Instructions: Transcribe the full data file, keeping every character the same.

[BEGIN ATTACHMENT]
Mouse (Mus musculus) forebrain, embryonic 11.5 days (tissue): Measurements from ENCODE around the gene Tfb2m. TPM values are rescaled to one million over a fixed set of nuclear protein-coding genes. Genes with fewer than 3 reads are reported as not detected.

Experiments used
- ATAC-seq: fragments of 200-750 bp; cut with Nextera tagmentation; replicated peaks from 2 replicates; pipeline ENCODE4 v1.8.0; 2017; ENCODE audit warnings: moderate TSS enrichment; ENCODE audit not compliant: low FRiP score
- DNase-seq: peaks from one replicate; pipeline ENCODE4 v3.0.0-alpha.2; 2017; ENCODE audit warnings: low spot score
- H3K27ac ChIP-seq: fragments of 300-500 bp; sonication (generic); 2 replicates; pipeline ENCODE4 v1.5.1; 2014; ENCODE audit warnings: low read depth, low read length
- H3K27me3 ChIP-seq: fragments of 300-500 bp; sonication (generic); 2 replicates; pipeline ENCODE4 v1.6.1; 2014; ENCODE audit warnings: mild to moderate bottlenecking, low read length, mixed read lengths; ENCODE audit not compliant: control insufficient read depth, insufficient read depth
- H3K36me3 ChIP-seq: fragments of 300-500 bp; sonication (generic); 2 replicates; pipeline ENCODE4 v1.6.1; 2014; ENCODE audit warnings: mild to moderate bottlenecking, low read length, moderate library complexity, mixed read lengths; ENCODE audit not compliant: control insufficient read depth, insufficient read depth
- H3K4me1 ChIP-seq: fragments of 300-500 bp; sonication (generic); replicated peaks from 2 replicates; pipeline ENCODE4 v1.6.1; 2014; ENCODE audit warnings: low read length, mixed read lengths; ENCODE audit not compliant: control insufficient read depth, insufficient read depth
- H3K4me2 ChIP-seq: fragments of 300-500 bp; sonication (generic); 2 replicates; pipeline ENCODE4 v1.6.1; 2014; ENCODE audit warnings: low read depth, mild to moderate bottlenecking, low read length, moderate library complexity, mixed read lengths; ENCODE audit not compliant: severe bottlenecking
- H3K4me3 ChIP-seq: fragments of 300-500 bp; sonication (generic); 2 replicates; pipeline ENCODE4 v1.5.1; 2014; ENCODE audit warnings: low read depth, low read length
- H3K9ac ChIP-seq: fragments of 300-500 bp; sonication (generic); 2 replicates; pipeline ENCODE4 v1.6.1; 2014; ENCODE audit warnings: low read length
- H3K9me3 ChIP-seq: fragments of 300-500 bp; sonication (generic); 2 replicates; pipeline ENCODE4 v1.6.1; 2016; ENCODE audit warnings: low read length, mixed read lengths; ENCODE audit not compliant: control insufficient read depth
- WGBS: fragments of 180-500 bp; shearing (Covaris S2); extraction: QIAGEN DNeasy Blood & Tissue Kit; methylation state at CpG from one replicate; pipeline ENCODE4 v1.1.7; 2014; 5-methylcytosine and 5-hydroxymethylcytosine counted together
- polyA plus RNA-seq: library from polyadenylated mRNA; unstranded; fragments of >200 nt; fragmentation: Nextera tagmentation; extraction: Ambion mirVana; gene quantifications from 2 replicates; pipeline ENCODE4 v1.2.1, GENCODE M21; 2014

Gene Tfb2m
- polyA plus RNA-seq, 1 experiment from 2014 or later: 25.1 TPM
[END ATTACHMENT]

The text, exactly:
Mouse (Mus musculus) forebrain, embryonic 11.5 days (tissue): Measurements from ENCODE around the gene Tfb2m. TPM values are rescaled to one million over a fixed set of nuclear protein-coding genes. Genes with fewer than 3 reads are reported as not detected.

Experiments used
- ATAC-seq: fragments of 200-750 bp; cut with Nextera tagmentation; replicated peaks from 2 replicates; pipeline ENCODE4 v1.8.0; 2017; ENCODE audit warnings: moderate TSS enrichment; ENCODE audit not compliant: low FRiP score
- DNase-seq: peaks from one replicate; pipeline ENCODE4 v3.0.0-alpha.2; 2017; ENCODE audit warnings: low spot score
- H3K27ac ChIP-seq: fragments of 300-500 bp; sonication (generic); 2 replicates; pipeline ENCODE4 v1.5.1; 2014; ENCODE audit warnings: low read depth, low read length
- H3K27me3 ChIP-seq: fragments of 300-500 bp; sonication (generic); 2 replicates; pipeline ENCODE4 v1.6.1; 2014; ENCODE audit warnings: mild to moderate bottlenecking, low read length, mixed read lengths; ENCODE audit not compliant: control insufficient read depth, insufficient read depth
- H3K36me3 ChIP-seq: fragments of 300-500 bp; sonication (generic); 2 replicates; pipeline ENCODE4 v1.6.1; 2014; ENCODE audit warnings: mild to moderate bottlenecking, low read length, moderate library complexity, mixed read lengths; ENCODE audit not compliant: control insufficient read depth, insufficient read depth
- H3K4me1 ChIP-seq: fragments of 300-500 bp; sonication (generic); replicated peaks from 2 replicates; pipeline ENCODE4 v1.6.1; 2014; ENCODE audit warnings: low read length, mixed read lengths; ENCODE audit not compliant: control insufficient read depth, insufficient read depth
- H3K4me2 ChIP-seq: fragments of 300-500 bp; sonication (generic); 2 replicates; pipeline ENCODE4 v1.6.1; 2014; ENCODE audit warnings: low read depth, mild to moderate bottlenecking, low read length, moderate library complexity, mixed read lengths; ENCODE audit not compliant: severe bottlenecking
- H3K4me3 ChIP-seq: fragments of 300-500 bp; sonication (generic); 2 replicates; pipeline ENCODE4 v1.5.1; 2014; ENCODE audit warnings: low read depth, low read length
- H3K9ac ChIP-seq: fragments of 300-500 bp; sonication (generic); 2 replicates; pipeline ENCODE4 v1.6.1; 2014; ENCODE audit warnings: low read length
- H3K9me3 ChIP-seq: fragments of 300-500 bp; sonication (generic); 2 replicates; pipeline ENCODE4 v1.6.1; 2016; ENCODE audit warnings: low read length, mixed read lengths; ENCODE audit not compliant: control insufficient read depth
- WGBS: fragments of 180-500 bp; shearing (Covaris S2); extraction: QIAGEN DNeasy Blood & Tissue Kit; methylation state at CpG from one replicate; pipeline ENCODE4 v1.1.7; 2014; 5-methylcytosine and 5-hydroxymethylcytosine counted together
- polyA plus RNA-seq: library from polyadenylated mRNA; unstranded; fragments of >200 nt; fragmentation: Nextera tagmentation; extraction: Ambion mirVana; gene quantifications from 2 replicates; pipeline ENCODE4 v1.2.1, GENCODE M21; 2014

Gene Tfb2m
- polyA plus RNA-seq, 1 experiment from 2014 or later: 25.1 TPM